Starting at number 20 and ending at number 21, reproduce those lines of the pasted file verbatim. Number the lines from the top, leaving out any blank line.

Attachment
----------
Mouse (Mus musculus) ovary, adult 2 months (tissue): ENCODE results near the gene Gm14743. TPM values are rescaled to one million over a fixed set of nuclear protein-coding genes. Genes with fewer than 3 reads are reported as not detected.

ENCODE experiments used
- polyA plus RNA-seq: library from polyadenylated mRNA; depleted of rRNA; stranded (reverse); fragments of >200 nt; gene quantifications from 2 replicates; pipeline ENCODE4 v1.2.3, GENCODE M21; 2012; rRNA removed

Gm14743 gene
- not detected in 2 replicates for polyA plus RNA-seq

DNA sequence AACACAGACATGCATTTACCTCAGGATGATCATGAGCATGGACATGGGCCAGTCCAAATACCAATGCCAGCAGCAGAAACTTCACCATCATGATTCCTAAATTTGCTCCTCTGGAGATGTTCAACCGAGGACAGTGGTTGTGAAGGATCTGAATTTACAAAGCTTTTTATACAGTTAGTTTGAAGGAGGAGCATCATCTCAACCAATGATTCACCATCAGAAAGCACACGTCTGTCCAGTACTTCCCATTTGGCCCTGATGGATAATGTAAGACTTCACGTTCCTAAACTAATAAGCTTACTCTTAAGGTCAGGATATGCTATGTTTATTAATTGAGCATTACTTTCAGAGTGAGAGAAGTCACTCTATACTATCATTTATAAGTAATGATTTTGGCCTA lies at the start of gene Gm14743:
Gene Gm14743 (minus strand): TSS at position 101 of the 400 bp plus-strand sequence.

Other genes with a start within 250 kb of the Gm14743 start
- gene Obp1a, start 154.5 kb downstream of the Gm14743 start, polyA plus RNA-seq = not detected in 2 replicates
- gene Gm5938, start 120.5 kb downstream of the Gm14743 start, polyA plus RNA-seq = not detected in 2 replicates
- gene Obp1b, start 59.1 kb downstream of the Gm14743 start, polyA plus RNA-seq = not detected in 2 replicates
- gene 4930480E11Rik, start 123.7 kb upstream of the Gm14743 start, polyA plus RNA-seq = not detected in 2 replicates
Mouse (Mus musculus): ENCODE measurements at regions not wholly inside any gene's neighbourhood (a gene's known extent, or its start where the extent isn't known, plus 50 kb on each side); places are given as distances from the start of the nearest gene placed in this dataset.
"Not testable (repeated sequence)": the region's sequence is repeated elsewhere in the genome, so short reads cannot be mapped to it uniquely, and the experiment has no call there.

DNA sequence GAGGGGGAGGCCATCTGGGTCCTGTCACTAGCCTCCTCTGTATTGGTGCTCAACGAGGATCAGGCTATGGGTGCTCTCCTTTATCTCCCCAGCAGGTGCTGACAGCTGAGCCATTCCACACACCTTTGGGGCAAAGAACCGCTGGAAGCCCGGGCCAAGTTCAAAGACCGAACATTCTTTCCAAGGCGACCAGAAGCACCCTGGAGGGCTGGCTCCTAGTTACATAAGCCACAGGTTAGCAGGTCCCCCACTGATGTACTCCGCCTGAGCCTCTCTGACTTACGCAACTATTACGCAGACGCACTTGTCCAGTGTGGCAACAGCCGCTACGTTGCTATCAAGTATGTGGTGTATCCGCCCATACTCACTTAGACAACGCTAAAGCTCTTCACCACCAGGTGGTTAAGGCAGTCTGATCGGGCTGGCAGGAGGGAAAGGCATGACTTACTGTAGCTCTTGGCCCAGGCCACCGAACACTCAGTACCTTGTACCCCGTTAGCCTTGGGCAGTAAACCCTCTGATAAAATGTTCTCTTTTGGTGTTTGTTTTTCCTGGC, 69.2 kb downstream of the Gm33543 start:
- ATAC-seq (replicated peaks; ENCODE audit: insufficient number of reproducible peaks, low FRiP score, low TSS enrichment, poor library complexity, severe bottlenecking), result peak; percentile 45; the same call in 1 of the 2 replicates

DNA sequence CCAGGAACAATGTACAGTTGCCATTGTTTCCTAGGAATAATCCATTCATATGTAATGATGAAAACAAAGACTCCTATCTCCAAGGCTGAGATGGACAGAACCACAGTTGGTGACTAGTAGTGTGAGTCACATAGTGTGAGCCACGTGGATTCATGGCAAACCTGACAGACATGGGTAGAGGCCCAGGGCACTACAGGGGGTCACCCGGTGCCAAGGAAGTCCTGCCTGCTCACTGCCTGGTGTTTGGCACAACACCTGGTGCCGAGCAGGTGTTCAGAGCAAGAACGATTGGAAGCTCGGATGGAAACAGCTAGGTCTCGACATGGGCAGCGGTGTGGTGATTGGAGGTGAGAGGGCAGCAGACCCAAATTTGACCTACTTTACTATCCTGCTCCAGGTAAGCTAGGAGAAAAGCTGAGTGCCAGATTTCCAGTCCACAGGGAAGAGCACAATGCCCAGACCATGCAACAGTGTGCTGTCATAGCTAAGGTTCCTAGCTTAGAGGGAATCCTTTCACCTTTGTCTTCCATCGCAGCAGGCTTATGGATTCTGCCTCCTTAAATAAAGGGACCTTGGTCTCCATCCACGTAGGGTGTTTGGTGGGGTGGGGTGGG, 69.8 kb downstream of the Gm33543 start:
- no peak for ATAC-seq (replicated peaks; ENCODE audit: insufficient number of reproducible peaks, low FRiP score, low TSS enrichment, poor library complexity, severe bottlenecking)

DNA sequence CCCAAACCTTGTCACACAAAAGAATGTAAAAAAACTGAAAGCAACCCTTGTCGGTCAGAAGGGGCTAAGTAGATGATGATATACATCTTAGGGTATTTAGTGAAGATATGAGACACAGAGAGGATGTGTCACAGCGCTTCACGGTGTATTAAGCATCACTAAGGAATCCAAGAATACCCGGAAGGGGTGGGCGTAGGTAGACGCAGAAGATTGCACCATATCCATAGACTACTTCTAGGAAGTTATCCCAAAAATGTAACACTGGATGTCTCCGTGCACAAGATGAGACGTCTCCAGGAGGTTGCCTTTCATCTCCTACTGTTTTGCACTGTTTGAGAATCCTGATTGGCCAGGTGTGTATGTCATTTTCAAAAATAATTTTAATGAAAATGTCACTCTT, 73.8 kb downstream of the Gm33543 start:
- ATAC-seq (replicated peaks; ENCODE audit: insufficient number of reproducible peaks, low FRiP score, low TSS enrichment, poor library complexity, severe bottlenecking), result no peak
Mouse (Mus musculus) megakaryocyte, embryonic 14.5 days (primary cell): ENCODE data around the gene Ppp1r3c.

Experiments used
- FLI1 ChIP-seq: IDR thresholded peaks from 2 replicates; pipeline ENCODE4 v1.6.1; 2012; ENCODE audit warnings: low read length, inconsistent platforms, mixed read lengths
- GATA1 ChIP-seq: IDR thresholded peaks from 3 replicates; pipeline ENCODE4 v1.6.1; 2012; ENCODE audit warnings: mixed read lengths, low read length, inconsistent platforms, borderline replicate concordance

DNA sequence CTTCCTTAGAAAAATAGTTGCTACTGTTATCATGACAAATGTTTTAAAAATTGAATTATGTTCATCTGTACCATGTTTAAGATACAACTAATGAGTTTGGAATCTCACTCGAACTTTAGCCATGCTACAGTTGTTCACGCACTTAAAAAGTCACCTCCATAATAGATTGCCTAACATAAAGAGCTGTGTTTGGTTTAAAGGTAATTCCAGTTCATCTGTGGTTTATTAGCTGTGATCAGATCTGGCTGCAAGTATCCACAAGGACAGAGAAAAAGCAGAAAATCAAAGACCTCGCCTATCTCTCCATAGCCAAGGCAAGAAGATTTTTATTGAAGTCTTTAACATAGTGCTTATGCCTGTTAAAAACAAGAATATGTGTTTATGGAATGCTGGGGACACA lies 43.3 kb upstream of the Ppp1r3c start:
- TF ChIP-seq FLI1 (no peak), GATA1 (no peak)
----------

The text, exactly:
- ATAC-seq (replicated peaks; ENCODE audit: insufficient number of reproducible peaks, low FRiP score, low TSS enrichment, poor library complexity, severe bottlenecking), result no peak
Mouse (Mus musculus) megakaryocyte, embryonic 14.5 days (primary cell): ENCODE data around the gene Ppp1r3c.